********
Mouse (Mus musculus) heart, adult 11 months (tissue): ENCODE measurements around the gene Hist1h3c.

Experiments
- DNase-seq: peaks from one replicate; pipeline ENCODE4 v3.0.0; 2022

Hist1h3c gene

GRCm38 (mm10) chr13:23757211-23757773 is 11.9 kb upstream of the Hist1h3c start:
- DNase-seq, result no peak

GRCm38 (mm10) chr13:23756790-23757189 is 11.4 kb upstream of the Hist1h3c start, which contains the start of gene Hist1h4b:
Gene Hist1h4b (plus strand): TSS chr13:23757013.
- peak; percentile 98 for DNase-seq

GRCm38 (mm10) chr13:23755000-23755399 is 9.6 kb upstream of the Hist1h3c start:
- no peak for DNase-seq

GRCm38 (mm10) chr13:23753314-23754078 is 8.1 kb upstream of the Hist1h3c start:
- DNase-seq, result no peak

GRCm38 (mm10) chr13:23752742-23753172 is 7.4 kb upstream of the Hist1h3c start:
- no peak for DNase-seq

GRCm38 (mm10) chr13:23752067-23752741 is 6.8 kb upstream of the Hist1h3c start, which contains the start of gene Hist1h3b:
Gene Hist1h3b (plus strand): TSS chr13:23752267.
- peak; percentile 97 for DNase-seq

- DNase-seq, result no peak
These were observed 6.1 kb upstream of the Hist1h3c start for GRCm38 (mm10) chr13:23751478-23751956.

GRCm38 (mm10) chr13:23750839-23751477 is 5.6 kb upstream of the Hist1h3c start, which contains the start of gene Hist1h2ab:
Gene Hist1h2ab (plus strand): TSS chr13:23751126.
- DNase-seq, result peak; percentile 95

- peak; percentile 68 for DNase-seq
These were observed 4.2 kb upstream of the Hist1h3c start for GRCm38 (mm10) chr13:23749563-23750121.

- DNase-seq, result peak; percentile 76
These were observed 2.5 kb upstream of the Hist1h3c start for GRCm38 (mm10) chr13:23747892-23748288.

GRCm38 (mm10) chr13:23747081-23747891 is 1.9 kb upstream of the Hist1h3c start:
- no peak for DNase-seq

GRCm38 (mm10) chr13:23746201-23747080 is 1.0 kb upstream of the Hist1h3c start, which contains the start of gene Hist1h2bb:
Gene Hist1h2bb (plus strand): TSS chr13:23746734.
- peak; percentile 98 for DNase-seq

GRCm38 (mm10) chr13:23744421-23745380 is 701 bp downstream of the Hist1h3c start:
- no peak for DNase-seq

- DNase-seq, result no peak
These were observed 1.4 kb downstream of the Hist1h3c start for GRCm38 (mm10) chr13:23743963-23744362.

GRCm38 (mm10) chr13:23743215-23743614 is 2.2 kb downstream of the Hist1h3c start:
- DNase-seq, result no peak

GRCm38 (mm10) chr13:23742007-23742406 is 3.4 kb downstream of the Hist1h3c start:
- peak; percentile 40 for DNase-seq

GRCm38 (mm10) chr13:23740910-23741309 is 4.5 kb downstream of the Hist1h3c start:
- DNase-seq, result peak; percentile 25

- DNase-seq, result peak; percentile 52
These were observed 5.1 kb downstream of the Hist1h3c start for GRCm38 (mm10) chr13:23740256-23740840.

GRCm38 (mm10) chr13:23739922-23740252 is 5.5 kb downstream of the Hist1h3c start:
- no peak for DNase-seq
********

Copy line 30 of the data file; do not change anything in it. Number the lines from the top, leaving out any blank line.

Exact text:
GRCm38 (mm10) chr13:23746201-23747080 is 1.0 kb upstream of the Hist1h3c start, which contains the start of gene Hist1h2bb: